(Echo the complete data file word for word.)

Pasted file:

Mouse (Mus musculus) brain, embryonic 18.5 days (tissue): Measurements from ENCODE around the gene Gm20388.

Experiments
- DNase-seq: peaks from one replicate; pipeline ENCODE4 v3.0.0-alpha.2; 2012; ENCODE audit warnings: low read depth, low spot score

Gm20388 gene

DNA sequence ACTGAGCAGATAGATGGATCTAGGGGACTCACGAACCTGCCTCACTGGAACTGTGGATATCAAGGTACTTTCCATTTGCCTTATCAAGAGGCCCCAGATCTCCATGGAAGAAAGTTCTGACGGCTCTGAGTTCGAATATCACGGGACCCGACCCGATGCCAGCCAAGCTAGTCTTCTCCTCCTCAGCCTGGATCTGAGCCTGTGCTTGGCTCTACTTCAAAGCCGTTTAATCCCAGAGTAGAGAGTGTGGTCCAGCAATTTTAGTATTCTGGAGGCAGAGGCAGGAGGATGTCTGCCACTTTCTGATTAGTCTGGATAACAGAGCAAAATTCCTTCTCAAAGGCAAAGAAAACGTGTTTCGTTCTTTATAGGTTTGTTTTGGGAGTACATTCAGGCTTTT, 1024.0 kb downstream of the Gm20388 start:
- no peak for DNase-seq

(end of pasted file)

Mouse (Mus musculus) brain, embryonic 18.5 days (tissue): Measurements from ENCODE around the gene Gm20388.

Experiments
- DNase-seq: peaks from one replicate; pipeline ENCODE4 v3.0.0-alpha.2; 2012; ENCODE audit warnings: low read depth, low spot score

Gm20388 gene

DNA sequence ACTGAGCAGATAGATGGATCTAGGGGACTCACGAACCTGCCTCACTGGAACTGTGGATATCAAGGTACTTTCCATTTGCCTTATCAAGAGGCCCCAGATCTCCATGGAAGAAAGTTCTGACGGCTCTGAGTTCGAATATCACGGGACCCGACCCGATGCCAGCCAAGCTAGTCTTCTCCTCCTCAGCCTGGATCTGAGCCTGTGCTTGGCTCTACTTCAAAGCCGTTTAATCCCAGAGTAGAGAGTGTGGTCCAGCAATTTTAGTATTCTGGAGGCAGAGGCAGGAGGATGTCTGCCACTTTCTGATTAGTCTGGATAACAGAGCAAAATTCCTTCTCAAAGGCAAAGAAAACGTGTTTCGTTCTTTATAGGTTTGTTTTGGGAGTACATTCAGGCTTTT, 1024.0 kb downstream of the Gm20388 start:
- no peak for DNase-seq